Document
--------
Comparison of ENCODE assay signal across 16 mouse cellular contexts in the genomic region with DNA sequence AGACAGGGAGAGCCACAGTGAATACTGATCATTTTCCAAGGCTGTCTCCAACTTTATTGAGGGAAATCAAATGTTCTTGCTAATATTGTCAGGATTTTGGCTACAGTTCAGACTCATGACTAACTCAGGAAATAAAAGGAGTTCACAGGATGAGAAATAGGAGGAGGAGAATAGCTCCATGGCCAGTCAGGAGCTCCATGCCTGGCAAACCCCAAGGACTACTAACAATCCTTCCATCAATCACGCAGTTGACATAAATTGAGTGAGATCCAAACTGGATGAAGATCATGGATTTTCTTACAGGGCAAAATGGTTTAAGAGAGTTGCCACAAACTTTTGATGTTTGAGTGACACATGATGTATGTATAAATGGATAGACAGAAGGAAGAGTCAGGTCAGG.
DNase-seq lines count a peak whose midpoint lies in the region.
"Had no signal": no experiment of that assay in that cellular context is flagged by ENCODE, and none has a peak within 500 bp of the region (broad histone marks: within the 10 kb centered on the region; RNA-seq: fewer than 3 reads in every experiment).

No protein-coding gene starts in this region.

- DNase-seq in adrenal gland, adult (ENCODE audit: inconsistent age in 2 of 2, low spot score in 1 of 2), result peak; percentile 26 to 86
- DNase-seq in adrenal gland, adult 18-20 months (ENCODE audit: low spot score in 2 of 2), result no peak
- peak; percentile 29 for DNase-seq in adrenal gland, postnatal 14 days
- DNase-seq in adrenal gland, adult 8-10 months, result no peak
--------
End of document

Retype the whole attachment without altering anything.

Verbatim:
Comparison of ENCODE assay signal across 16 mouse cellular contexts in the genomic region with DNA sequence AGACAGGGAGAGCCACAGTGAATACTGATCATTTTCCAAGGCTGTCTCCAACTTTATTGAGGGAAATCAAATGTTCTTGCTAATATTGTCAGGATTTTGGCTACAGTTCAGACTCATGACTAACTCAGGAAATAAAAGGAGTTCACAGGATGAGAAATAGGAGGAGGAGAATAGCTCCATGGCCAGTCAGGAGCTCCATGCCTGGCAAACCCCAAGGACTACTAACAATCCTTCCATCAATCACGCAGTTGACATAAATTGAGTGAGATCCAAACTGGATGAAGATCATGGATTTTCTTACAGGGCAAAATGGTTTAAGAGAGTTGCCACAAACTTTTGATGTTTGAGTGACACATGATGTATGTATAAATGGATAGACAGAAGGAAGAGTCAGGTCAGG.
DNase-seq lines count a peak whose midpoint lies in the region.
"Had no signal": no experiment of that assay in that cellular context is flagged by ENCODE, and none has a peak within 500 bp of the region (broad histone marks: within the 10 kb centered on the region; RNA-seq: fewer than 3 reads in every experiment).

No protein-coding gene starts in this region.

- DNase-seq in adrenal gland, adult (ENCODE audit: inconsistent age in 2 of 2, low spot score in 1 of 2), result peak; percentile 26 to 86
- DNase-seq in adrenal gland, adult 18-20 months (ENCODE audit: low spot score in 2 of 2), result no peak
- peak; percentile 29 for DNase-seq in adrenal gland, postnatal 14 days
- DNase-seq in adrenal gland, adult 8-10 months, result no peak